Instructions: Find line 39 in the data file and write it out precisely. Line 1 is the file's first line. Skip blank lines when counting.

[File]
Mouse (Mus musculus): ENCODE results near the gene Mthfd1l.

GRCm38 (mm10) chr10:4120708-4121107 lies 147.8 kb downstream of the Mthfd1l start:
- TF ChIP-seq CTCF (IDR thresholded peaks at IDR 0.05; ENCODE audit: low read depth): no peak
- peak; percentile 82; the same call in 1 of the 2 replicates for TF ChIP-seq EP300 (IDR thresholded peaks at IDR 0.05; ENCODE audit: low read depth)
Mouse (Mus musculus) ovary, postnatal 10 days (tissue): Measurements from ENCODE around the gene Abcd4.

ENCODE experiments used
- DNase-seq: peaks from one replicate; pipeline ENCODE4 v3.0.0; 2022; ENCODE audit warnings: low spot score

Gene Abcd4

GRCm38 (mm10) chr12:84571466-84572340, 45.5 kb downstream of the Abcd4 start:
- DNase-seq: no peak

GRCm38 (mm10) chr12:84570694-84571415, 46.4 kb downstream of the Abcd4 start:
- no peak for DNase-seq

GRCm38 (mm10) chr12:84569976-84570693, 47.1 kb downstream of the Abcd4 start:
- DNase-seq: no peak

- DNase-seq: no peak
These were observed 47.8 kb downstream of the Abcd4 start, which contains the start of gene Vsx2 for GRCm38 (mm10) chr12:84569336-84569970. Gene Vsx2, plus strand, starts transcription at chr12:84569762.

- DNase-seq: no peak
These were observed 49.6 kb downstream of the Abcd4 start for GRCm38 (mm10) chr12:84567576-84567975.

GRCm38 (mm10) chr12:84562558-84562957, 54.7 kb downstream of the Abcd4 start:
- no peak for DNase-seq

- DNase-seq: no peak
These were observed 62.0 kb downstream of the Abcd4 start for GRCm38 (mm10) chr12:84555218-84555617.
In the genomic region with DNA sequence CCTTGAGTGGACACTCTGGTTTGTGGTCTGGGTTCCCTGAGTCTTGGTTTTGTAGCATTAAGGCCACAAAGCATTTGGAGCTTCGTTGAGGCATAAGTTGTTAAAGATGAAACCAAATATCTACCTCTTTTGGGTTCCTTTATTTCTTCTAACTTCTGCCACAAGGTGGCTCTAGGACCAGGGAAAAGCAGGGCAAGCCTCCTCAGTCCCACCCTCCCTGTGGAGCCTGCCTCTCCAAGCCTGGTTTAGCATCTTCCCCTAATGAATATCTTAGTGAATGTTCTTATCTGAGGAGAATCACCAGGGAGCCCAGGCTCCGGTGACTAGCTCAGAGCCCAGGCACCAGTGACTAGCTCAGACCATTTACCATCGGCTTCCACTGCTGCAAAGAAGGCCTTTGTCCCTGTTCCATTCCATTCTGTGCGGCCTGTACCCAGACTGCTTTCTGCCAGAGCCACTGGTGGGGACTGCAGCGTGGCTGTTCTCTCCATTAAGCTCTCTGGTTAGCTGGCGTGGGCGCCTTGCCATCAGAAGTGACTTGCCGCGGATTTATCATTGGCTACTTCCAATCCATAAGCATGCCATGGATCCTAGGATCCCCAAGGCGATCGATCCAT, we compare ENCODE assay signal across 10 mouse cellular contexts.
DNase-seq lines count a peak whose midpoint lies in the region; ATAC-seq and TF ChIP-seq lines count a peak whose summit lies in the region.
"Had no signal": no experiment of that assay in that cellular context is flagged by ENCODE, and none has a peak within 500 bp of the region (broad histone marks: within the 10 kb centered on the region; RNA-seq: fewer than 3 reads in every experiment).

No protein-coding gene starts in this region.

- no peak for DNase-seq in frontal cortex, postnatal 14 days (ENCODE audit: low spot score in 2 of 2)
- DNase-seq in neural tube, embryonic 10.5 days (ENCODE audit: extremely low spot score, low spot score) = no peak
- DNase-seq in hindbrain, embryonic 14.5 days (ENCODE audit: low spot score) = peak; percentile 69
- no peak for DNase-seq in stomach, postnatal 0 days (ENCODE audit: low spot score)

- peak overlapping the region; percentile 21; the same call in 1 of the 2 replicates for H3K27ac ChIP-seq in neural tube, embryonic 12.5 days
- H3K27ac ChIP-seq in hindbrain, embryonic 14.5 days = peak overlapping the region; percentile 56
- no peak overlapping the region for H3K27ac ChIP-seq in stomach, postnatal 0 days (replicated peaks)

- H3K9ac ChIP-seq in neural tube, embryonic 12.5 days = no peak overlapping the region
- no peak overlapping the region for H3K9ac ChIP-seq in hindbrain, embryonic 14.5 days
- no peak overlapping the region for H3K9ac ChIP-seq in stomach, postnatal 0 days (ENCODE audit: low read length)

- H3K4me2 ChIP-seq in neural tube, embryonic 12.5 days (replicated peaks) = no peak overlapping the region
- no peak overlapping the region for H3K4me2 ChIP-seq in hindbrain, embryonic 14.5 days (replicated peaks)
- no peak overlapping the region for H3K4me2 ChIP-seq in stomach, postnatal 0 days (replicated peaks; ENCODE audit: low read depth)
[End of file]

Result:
- no peak overlapping the region for H3K4me2 ChIP-seq in stomach, postnatal 0 days (replicated peaks; ENCODE audit: low read depth)